Your championship game is this weekend, half your team is injured, and the other half plays for the Giants. Fantasy football can be frustrating, but it’s never boring - and this year’s season was no exception to that rotisserie rule. Based on an extremely casual survey, Maxim is comfortable saying that no fantasy owner got out of the draft without making at least one retrospectively regrettable decision. On the one hand, that’s an indictment of the NFL. On the other hand, that’s precisely the damn point of playing fantasy in the first place.
These are the picks that deserve a second look, the guys who defied the expectation (of the guys who drafted them anyway) and made the season memorable. This was their year - even if it emphatically wasn’t.
The Human Highlight Reel: Le’Veon Bell
He was probably the MVP of your fantasy season (whatever the scoring system), but Bell set himself apart by doing more than racking up massive totals and squirting through Pittsburgh’s line into the end zone. The guy was just fun to watch. There’s something about his loitering-with-intent running style that makes for great television (as well as breakout runs). A large clock would look agile next to Big Ben, but Le’Veon looked superhuman.
The Should Have Been a Smart Draft:Josh Gordon
He’s great and the weed suspension, especially in light of Le’Veon and LaGarrette’s joy ride, was universally criticized (correctly) as petty. That's why your buddy told you he was going to get playing time this year and rubbed it in your face when he finally did, displaying that trademark speed. The only catch: The dude still plays for the Browns. Manziel can’t see him over his line and Hoyer couldn’t get him the ball.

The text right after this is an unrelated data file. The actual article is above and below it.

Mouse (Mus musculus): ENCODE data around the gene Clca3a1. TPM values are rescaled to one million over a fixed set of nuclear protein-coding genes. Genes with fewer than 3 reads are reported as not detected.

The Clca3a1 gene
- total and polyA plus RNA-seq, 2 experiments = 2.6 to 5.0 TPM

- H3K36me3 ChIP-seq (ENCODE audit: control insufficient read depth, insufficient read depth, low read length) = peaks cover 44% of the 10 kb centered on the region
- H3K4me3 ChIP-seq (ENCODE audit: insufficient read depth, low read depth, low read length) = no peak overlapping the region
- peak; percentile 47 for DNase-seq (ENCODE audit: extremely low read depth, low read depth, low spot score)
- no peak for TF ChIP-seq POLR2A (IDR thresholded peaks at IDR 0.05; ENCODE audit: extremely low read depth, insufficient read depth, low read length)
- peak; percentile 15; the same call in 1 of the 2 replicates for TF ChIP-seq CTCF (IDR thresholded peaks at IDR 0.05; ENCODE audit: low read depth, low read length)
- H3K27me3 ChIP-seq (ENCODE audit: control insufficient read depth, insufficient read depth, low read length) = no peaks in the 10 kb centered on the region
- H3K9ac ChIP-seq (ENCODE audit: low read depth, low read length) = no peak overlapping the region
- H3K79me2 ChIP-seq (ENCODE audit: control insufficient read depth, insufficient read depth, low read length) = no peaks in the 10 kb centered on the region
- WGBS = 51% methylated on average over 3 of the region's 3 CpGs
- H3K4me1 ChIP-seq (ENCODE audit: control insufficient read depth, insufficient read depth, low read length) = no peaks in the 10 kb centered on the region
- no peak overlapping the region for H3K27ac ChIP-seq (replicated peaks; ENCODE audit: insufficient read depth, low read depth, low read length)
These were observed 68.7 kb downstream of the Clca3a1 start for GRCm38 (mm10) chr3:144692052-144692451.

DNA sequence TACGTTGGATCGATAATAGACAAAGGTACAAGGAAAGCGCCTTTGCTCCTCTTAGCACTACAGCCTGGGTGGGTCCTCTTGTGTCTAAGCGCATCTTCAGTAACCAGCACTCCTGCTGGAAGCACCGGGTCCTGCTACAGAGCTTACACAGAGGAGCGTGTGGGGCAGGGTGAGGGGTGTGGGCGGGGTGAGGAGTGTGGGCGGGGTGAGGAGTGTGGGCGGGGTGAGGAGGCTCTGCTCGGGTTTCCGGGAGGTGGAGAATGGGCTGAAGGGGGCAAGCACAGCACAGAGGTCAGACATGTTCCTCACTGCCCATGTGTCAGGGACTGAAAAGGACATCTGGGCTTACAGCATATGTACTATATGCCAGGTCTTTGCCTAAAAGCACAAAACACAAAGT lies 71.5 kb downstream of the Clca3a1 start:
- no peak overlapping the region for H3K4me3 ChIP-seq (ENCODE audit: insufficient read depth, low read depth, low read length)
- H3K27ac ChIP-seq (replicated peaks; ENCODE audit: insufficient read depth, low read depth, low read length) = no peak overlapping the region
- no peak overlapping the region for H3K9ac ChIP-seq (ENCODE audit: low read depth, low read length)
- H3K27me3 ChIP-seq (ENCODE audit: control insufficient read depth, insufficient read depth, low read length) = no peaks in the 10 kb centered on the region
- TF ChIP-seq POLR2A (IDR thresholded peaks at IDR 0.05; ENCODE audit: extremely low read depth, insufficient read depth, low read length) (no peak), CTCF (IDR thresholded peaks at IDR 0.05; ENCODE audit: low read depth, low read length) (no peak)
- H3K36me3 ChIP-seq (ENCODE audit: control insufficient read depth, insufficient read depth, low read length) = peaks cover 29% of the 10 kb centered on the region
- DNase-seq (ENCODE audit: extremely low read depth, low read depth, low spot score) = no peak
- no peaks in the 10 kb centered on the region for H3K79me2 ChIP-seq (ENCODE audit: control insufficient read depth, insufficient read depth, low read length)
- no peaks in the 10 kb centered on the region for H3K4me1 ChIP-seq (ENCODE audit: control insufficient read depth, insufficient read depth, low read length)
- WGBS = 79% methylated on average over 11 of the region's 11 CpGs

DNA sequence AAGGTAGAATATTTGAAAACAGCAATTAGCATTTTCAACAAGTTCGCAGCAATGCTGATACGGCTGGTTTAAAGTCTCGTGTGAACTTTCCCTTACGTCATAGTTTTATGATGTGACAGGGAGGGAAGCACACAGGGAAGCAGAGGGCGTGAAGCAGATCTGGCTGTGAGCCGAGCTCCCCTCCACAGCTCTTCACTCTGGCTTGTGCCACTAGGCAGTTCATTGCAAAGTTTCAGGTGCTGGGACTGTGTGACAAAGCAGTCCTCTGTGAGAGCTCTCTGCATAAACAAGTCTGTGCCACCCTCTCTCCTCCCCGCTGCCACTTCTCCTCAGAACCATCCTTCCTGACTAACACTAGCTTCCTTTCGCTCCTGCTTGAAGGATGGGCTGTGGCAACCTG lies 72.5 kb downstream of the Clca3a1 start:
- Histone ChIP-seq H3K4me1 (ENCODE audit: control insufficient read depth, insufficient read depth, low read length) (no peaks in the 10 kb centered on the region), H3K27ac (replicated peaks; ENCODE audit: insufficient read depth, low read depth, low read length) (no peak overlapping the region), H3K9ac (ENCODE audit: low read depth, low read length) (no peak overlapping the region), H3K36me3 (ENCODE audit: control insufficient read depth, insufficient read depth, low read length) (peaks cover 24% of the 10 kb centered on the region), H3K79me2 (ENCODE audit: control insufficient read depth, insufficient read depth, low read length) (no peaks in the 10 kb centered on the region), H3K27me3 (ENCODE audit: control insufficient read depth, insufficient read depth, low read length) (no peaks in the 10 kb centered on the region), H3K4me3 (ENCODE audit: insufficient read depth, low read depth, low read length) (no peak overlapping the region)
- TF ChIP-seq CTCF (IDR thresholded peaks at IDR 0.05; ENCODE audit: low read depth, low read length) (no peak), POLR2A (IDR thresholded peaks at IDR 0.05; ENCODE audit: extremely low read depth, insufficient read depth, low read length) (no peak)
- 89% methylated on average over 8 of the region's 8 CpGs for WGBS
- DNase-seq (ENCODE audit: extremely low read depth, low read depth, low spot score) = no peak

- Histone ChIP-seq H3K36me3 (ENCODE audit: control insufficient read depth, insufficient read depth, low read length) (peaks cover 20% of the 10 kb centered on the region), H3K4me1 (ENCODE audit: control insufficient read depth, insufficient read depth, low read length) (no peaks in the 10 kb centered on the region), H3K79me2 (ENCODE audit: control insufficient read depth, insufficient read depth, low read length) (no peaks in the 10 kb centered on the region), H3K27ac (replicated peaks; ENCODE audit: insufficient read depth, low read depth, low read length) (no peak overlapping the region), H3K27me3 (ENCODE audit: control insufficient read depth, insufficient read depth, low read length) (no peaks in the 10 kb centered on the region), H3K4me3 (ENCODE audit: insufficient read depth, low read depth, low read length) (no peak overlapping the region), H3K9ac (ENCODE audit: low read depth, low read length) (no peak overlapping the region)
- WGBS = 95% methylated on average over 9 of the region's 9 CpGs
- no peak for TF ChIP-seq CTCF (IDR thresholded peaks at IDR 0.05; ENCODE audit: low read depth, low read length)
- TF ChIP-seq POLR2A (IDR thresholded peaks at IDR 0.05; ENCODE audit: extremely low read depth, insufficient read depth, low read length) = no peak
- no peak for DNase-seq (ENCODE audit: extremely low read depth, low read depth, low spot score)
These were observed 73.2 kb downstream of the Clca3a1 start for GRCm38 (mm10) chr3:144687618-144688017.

The Wait Until Next Year:Carlos Hyde
It seemed like the burly runner was going to break through for the Niners, putting up some almost-legitimate RB2 performances later in the season. Then the Niners just broke. Ironically, it was Harbaugh who went all Mr. Hyde.
The Belichick Hit and Run:Jonas Gray
Remember week 11 when Gray put up 44.1 points on the back of 201 yards and four touchdowns? So does Gray. We’re betting he thinks about it a lot while sitting on the sidelines. Will he ever get another chance? No one knows. The Patriots’ backfield is the Bermuda Triangle for running backs.
The Money Pits:Adrian Peterson, Ray Rice, Jonny Manziel, Victor Cruz
Being indicted and being benched and being injured are all the same for fantasy football. That said, your friend who kept Peterson on his bench is an asshole. Ditto your friend who kept Ray Rice. (It was probably the same friend.)
Photo: Scott Cunningham/Getty Images
The Predictable Disaster:Jay Cutler
Beautiful wife aside, Chicago’s curiously nicknamelessQB had nothing going for him this season. He couldn’t find his terrific receivers with a magnifying glass and he spent almost as much time on his back as former Bears field general Pard Piece, who died in 1974. But was there any way to see it coming? Absolutely. Cutler has historically butted heads with offensive coordinators and after one successful season working with Aaron Kromer, it was only a matter of time. Say what you will of his long ball, Cutler remains the best sulker in the league. He’ll have time to show off that skill as Jimmy Clausen takes snaps.
The Started At The Bottom Now He’s Here:Eddie Lacy
Lacy started the season looking determined to follow in the footsteps of other great Alabama backs who wilted in the NFL. Then, around week seven, he woke up, remember that he’s massive, and started barreling through defenses. It takes a while to adjust to the cold up north.
The Erratic Rookie:Tre Mason
Starting Tre Mason was a high-stakes gamble even after he broke through against San Francisco in week six. It was a roller coaster after that. Whenever the word “potential” gets bandied about in regards to a player, fantasy owners get nervous. They were right to be nervous about Mason, whose upside is enormous and whose downside is the Ram’s O-line.
The Redeemer: Odell Beckham Jr.
Odell Beckham Jr. was so much more than that one highlight for the players savvy enough to get him off the waiver wire. The only New York Giant who didn’t shrink in stature this season, Beckham Jr. practiced catching balls thrown behind him. No wonder he and Eli Manning work so well together.
Photos by Michael Zagaris/San Francisco 49ers/Getty Images